I've been reading the Palestine Papers published by Al Jazeera and my chief impression is that the U.S. was Israel's lawyer. There's tons of pressure on the Palestinians to stop talking about the '67 border, and meanwhile George Mitchell is expressing sorrowful regrets that the Israelis have not agreed to a settlement freeze. And Saeb Erekat is raging at the Americans: we began this process as a way to share historical Palestine, now it is a process about sharing the West Bank.
And Mitchell says, this is your best chance, with Obama, Malcolm Hoenlein doesn't have a line into Obama (a reference to the Israel lobby), and we want you to have a state by 2011. Right, and how has that worked out?
Here is more indication of the U.S. role as dishonest broker. Read yesterday's press briefing with ass't sec'y of State PJ Crowley, in which it appears that a couple of reporters badger him over the fact that the U.S. pressured the Palestinian Authority to knock down the Goldstone report. Crowley says that the Goldstone report -- on human rights violations during the Gaza massacre-- "complicated and retarded" efforts to achieve Middle East peace. Why? Presumably because it hurt Israel and helped Hamas. That's realpolitik for you, on Obama's part. Trying to take Hamas completely out of the equation.
When in fact Goldstone could have been used to put pressure on Israel.
But notice in this exchange how American reporters are on to the fact that the U.S. will do nothing to hurt Israel, and they push Crowley on this point. I.e., it is well known inside State that the U.S. is Israel's lawyer, and it's demolishing our image in the Middle East. I believe Matt Lee of AP is one of the reporters...
MR. CROWLEY: And how would you know this?
QUESTION: Well, we’ve learned this from documents that we have.
MR. CROWLEY: All right. And we’re not going to talk --
QUESTION: Well, actually, it was public knowledge at the time.
MR. CROWLEY: Well, I would say – I am just – we’re not going to talk about any documents. The issue of bringing up the Goldstone report was a subject of significant controversy within the Human Rights Council. There were formal and – sessions on that. Our view was well-stated at the time, that we did not think that the Human Rights Council was the appropriate forum to consider the issues in the Goldstone report. We made that clear publicly. We made that clear to the Palestinians. That’s actually, as Matt suggested, not new news.
QUESTION: I have a follow-up. I mean, the Palestinian Authority subsequently rejected the Goldstone report, then they accepted it, then they rejected it. And they came in from withering criticism, just – not only from the Palestinian people, but also from neighboring Arab states. Why did the United States not anticipate at that time that there would be a question mark over the credibility of the PA when they did that?
MR. CROWLEY: Well, at the – as I recall, at the time that the report was commissioned, the United States was not a member of the Human Rights Council. We’ve made our – we have made our views clear about this issue in the context of the Human Rights Council, in the context of the report itself. We’ve not been shy about criticizing the findings of the Goldstone report. We recognize that that, at the time, significantly complicated and retarded efforts to achieve Middle East peace. So again, we’re very much on the record on these issues already.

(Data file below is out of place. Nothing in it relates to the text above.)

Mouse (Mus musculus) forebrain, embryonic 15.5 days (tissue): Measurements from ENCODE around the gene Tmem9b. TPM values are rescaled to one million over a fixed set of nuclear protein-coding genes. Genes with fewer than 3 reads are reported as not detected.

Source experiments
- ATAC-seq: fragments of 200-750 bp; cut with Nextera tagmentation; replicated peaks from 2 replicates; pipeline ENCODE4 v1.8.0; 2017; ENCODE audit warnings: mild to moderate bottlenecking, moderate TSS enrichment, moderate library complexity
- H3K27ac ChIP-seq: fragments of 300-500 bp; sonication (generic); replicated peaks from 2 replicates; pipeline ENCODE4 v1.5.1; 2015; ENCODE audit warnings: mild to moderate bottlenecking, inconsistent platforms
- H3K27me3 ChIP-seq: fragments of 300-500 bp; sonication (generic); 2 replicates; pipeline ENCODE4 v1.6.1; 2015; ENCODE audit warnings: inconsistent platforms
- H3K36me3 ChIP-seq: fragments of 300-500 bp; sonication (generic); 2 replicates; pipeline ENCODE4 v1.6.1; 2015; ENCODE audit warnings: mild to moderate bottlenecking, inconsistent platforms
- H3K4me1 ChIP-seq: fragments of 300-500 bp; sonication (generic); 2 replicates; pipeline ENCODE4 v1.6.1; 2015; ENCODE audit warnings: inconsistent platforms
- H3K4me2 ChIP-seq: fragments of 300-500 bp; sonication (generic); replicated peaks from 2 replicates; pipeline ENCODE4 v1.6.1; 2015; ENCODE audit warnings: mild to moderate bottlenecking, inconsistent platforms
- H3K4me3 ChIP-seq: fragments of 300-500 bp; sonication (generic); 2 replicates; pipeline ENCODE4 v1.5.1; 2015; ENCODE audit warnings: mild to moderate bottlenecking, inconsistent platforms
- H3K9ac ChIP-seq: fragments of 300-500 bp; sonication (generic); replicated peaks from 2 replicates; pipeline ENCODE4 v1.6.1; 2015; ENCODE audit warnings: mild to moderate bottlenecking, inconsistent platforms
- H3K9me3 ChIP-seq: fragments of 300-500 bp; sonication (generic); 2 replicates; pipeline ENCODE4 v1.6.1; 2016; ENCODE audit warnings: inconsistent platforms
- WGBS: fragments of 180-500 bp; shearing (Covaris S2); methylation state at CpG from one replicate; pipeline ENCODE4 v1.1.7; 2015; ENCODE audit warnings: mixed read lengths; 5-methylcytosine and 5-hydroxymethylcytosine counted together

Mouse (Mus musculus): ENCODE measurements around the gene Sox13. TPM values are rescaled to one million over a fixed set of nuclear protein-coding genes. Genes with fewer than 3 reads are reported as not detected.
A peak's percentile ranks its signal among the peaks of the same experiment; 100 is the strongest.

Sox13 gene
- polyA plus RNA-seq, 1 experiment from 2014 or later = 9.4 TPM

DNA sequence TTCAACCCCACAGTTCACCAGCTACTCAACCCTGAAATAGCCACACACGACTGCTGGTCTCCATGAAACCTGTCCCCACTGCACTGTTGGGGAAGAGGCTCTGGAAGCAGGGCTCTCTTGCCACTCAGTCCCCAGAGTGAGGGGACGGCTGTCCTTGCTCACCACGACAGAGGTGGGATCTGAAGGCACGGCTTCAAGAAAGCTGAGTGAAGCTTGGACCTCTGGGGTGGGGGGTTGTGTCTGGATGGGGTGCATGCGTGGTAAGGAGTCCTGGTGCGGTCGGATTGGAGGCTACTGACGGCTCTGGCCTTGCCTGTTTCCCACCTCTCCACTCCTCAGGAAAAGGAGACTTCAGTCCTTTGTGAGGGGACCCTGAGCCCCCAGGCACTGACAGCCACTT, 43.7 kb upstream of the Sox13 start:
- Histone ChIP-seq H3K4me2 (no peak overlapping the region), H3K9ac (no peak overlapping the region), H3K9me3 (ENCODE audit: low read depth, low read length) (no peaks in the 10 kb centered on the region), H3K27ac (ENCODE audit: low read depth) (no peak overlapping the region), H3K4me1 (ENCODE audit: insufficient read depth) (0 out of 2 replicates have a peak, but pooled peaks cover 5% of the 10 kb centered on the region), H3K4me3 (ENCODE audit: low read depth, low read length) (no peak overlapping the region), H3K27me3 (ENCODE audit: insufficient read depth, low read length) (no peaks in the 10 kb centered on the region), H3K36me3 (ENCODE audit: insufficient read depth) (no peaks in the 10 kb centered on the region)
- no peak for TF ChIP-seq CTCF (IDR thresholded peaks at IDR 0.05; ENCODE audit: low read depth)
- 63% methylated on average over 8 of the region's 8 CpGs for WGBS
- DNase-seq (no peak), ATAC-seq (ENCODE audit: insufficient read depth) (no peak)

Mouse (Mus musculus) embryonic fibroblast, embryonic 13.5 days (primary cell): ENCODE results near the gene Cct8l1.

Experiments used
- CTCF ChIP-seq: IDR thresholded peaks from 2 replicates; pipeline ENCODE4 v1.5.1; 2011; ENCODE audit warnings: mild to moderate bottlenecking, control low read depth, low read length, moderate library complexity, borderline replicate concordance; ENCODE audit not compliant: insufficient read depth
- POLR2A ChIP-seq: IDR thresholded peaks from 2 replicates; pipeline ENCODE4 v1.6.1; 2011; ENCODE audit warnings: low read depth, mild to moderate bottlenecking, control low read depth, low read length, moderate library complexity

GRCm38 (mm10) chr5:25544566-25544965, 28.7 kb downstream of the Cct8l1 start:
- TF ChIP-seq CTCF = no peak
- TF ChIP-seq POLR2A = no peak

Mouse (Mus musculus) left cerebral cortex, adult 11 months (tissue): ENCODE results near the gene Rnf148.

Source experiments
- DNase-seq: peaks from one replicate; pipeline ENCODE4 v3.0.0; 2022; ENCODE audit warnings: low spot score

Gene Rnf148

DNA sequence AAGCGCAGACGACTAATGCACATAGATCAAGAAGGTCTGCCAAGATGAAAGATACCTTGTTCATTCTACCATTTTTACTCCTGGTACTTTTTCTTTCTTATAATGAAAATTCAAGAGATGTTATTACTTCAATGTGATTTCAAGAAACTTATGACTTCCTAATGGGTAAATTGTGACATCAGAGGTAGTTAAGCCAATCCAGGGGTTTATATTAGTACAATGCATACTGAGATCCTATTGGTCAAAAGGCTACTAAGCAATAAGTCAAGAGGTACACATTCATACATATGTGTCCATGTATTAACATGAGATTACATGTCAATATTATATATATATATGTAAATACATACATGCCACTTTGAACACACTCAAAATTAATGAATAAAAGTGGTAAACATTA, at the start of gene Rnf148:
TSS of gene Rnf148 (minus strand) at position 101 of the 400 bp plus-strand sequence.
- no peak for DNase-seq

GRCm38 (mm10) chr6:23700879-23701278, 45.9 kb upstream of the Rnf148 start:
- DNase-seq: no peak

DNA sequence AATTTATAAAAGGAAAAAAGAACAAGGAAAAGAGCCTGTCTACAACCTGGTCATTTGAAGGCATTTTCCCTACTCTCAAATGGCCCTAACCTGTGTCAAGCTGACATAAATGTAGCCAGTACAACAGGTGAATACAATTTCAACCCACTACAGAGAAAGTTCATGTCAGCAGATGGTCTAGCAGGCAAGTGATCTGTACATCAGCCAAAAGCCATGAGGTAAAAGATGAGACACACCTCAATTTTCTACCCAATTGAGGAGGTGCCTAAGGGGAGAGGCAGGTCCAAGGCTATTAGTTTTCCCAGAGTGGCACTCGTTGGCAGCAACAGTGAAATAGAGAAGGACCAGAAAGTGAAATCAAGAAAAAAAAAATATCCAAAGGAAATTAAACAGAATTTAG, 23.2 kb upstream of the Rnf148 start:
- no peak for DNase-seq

QUESTION: Well, but – yet isn’t it a fact that you didn’t like the Goldstone report and you didn’t want the Palestinians to raise it in the council because you thought it would be unfair to Israel?
MR. CROWLEY: Again, we’ve --
QUESTION: Isn’t that correct?
MR. CROWLEY: We’ve got a very strong and public record regarding our views of the Goldstone report.
QUESTION: So the answer to that is yes, right?
MR. CROWLEY: The answer to that is you –
QUESTION: You thought it would be unfairly --
MR. CROWLEY: If you want me to do a dramatic recitation --
QUESTION: You thought it would be unfairly – no, no, no. You thought it would be unfairly --
MR. CROWLEY: -- of our view of the Goldstone report, I’ll be happy to --
QUESTION: You thought it – there is a point to the reason --
MR. CROWLEY: Yeah.
QUESTION: There is a point to my question. The reason that you thought – that you didn’t support the Goldstone report, it was because you thought it would be, and then you thought that it turned out to be, unfairly critical of Israel. Isn’t that a fact?
MR. CROWLEY: Well, the fact is that our concern all along, independent of the contents of the Goldstone report, which we did not think was fair, was --
QUESTION: So you could just say yes and that would be --
MR. CROWLEY: Hey, all right, fine, but we – it has been borne out in terms of the effect that the Goldstone report at the time, and subsequently, had on our ability to move the parties into a direct negotiation. That has had a material effect on a delay in getting the process started and has complicated our efforts over the past two years.
QUESTION: Right. Well, I’ll take that as an answer, “Yes,” to my question that, “Isn’t it a fact that that’s the reason?” So isn’t it also a fact that there was serious disagreement within the Palestinian Authority about what to do about this --
MR. CROWLEY: Again, that --
QUESTION: -- that initially, they agreed with you not to do it, that they came under --
MR. CROWLEY: As to --
QUESTION: -- huge pressure at home and they did do it?
MR. CROWLEY: As to the issues of – I mean, there were lots of conversations about --
QUESTION: I just remember all of this being on the record --
MR. CROWLEY: I was going to say – but --
QUESTION: -- back at the time, so I --
MR. CROWLEY: I will defer to the Palestinians to describe their conversations with other governments that had an interest in this report.